AUSTIN, Texas – A federal judge in Texas is blocking for now the Obama administration’s directive to U.S. public schools that transgender students must be allowed to use the bathrooms and locker rooms consistent with their chosen gender identity.

But advocates in Maine say the ruling is not likely to have any impact here because the state’s Human Rights Act and a 2014 court case already affirmed the rights of transgender individuals.

Hundreds of school districts Monday woke up to news of the order by U.S. District Judge Reed O’Connor on the first day of class in Texas and elsewhere. The decision dated Sunday comes after Texas and 12 other states challenged the Obama directive as unconstitutional during a hearing in Fort Worth last week. It applies to schools nationwide, as many districts reopen this week after the summer vacation.

Texas Attorney General Ken Paxton, a Republican, immediately cheered the decision.

“This president is attempting to rewrite the laws enacted by the elected representatives of the people, and is threatening to take away federal funding from schools to force them to conform,” Paxton said. “That cannot be allowed to continue, which is why we took action to protect states and school districts.”

O’Connor is a reliably conservative judge who has often ruled similarly in other civil rights cases involving gay rights, including attempts to deny same-sex couples in Texas the right to marry even after the U.S. Supreme Court issued its ruling affirming same-sex marriage nationwide.

Maine Gov. Paul LePage was among those who signed the Texas lawsuit back in May, although the governor joined the suit in his individual capacity, not on behalf of the state. His office said at the time that the president was “dictating by fiat and governors are pushing back.” LePage had previously joined other Republican officials in a similar case last December in Virginia, where state leaders sought to block a transgender boy’s challenge of his school’s bathroom policy. In that case, an appeals court has sided with the boy.

Maine’s Human Rights Act protects against discrimination, including against transgender individuals. In 2014, the state’s supreme court ruled in favor of Nicole Maines, an Orono girl who sued that school district after she was told she needed to use the bathroom that matched her gender at birth. Maines was born a boy but has identified as a girl for nearly all of her life.

LePage’s office did not immediately respond to a request for comment Monday on the Texas ruling.

Democrats and others have criticized LePage for inserting himself into the debate, which they say has already been settled in Maine.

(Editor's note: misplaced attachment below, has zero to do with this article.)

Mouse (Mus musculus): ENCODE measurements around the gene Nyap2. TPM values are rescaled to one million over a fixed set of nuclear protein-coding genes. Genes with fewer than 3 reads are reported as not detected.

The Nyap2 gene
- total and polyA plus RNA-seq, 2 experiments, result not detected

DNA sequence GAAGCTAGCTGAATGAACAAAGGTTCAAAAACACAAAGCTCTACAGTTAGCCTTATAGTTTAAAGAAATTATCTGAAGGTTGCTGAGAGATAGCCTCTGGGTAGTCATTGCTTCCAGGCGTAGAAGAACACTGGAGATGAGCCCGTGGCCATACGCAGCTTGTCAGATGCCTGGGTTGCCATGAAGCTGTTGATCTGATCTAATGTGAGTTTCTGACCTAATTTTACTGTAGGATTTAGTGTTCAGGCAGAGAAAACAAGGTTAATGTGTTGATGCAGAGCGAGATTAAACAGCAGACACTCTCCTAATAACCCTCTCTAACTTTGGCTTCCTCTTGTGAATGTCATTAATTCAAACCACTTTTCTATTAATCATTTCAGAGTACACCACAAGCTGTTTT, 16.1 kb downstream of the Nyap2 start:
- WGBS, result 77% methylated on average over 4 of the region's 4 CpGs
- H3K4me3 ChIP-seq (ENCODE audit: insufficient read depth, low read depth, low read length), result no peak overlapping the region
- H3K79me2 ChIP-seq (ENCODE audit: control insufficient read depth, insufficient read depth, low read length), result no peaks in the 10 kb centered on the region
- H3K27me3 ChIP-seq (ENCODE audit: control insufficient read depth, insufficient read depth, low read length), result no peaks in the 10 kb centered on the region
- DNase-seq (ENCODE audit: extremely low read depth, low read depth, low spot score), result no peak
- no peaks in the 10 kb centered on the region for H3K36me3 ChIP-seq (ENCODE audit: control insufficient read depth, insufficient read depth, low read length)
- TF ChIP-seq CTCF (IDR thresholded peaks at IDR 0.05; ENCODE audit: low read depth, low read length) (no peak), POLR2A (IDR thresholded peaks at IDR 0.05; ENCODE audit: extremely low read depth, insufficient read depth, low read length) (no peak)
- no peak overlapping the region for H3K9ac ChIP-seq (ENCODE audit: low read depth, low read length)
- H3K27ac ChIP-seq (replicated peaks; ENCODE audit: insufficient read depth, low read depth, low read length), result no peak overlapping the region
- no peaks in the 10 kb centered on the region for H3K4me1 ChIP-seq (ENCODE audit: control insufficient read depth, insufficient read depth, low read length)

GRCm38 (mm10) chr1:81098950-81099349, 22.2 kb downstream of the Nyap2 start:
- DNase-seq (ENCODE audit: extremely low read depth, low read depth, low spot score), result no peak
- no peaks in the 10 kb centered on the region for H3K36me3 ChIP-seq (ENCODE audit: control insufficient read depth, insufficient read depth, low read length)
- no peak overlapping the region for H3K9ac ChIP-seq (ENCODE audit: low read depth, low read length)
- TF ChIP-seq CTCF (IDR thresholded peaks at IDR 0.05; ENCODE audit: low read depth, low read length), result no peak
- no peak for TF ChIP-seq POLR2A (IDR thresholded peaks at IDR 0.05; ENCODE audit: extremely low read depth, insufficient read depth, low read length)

“The first thing to note is that Maine students are protected under Maine law. This injunction has no effect on them,” said Zach Heiden, legal director for the American Civil Liberties Union of Maine. “But I’m very concerned that this ruling sends a message that it’s acceptable to bully and abuse students who are transgender.”

Matt Moonen, executive director of Equality Maine, agreed that the recent decision has no impact in Maine and said he expects it to be appealed.

“We’re not concerned that our law is going to change in Maine and we’ve proven that we have a majority of voters on our side,” Moonen said Monday. “But I don’t think it’s productive for folks to fixate on this issue when we have actual problems.”

The federal government told U.S. public schools in May that transgender students must be allowed to use bathrooms and locker rooms consistent with their chosen gender identity. That announcement came days after the Justice Department sued North Carolina over a state law that requires people to use public bathrooms that correspond with the sex on their birth certificate, which U.S. Attorney General Loretta Lynch had likened to policies of racial segregation. Republicans have argued such laws are commonsense privacy safeguards.

Schools were not explicitly told to comply or lose federal funds. But the Obama administration also didn’t rule out that possibility in court documents filed in July, saying recipients of federal education dollars “are clearly on notice” that antidiscrimination polices must be followed. Texas alone gets roughly $10 billion in federal education funds.

The lawsuit was filed in May by Texas, Alabama, Wisconsin, West Virginia, Tennessee, Oklahoma, Louisiana, Utah and Georgia, and the Republican governors of Maine, Mississippi and Kentucky. Two small school districts in Arizona and Texas, which have fewer than 600 students combined and no transgender persons on their campuses, also joined the effort to prevent the directive from being enforced.

Staff Writer Eric Russell contributed to this story.

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